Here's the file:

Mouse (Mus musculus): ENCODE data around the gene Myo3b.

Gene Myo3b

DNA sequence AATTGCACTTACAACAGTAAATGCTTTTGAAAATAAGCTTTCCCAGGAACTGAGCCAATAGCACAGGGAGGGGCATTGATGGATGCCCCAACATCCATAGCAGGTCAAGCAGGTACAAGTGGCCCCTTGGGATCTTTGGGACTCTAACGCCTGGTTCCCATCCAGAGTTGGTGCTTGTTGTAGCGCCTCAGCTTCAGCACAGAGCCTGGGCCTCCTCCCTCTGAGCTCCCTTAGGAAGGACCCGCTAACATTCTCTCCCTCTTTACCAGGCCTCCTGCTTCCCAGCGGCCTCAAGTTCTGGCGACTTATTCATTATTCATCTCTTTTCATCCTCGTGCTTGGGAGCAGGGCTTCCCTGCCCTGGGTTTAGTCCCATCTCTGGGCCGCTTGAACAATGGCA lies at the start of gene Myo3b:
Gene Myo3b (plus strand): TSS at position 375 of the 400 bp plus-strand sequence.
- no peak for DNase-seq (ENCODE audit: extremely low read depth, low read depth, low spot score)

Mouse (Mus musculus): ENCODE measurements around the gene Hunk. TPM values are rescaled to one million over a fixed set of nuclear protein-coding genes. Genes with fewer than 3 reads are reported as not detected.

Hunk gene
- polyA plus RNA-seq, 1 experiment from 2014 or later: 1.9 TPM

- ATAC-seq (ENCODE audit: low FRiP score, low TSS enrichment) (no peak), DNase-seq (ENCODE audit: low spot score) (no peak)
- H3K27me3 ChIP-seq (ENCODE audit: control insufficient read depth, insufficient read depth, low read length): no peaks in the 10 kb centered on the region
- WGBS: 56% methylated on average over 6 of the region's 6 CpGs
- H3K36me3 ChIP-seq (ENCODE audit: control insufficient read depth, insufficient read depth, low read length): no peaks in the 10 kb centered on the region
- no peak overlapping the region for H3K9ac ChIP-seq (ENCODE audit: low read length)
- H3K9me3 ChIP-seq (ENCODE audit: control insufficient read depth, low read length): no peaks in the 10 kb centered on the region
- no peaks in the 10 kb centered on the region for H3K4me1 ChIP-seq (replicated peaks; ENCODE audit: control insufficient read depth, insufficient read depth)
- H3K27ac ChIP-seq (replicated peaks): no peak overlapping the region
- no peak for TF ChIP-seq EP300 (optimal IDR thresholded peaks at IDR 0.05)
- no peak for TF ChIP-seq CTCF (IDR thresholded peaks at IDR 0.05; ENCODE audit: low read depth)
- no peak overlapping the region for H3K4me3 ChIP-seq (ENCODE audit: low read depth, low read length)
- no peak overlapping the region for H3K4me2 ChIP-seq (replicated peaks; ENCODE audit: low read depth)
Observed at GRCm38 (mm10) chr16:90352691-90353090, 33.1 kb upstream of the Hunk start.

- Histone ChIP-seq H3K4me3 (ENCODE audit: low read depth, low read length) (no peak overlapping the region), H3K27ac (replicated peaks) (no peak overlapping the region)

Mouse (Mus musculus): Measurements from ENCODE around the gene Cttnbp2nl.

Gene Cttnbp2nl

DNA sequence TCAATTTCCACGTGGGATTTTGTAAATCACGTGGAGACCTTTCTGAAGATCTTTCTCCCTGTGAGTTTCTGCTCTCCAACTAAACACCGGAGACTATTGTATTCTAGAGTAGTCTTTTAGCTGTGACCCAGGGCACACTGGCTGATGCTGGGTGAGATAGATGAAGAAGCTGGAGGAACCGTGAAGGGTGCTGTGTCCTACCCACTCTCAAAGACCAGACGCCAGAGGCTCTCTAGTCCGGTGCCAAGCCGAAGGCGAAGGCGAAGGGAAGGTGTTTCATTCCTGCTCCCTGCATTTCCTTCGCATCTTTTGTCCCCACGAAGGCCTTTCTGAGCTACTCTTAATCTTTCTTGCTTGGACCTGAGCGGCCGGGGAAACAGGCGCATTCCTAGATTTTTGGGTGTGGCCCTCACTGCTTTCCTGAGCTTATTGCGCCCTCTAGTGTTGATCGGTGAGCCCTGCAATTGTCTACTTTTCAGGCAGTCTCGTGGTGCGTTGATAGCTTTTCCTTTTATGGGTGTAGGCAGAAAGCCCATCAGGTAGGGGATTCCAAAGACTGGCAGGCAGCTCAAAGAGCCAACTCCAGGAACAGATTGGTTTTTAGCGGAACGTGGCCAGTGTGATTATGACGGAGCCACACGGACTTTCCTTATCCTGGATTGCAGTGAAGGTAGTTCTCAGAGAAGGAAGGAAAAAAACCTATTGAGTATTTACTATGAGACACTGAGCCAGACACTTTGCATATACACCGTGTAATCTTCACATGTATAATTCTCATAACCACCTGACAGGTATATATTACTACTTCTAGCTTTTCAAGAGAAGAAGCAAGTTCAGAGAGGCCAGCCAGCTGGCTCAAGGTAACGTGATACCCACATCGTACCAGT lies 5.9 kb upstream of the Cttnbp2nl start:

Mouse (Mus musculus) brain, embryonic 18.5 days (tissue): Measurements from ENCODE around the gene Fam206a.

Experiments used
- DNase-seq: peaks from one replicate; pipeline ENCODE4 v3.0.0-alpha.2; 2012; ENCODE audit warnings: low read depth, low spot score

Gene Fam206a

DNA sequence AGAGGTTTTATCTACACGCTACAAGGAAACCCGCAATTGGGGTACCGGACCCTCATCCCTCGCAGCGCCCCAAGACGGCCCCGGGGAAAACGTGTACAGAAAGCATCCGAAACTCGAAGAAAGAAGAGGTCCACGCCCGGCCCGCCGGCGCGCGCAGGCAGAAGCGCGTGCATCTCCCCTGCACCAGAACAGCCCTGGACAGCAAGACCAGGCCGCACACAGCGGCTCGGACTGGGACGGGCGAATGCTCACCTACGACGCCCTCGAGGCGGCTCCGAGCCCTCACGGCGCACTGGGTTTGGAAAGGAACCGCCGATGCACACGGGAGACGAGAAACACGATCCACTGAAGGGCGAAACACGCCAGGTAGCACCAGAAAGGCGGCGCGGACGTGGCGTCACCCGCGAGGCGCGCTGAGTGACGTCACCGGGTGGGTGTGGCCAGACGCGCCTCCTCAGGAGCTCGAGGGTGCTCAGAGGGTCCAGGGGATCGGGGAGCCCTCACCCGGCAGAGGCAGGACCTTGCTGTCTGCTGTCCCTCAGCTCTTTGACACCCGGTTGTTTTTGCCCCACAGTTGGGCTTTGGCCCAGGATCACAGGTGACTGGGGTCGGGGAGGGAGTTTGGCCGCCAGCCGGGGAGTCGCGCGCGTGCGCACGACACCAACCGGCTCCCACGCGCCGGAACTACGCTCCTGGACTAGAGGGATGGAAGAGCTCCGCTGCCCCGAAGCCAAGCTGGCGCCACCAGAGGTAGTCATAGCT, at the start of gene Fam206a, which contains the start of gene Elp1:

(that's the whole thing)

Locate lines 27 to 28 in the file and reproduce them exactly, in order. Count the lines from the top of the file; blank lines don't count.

Experiments used
- DNase-seq: peaks from one replicate; pipeline ENCODE4 v3.0.0-alpha.2; 2012; ENCODE audit warnings: low read depth, low spot score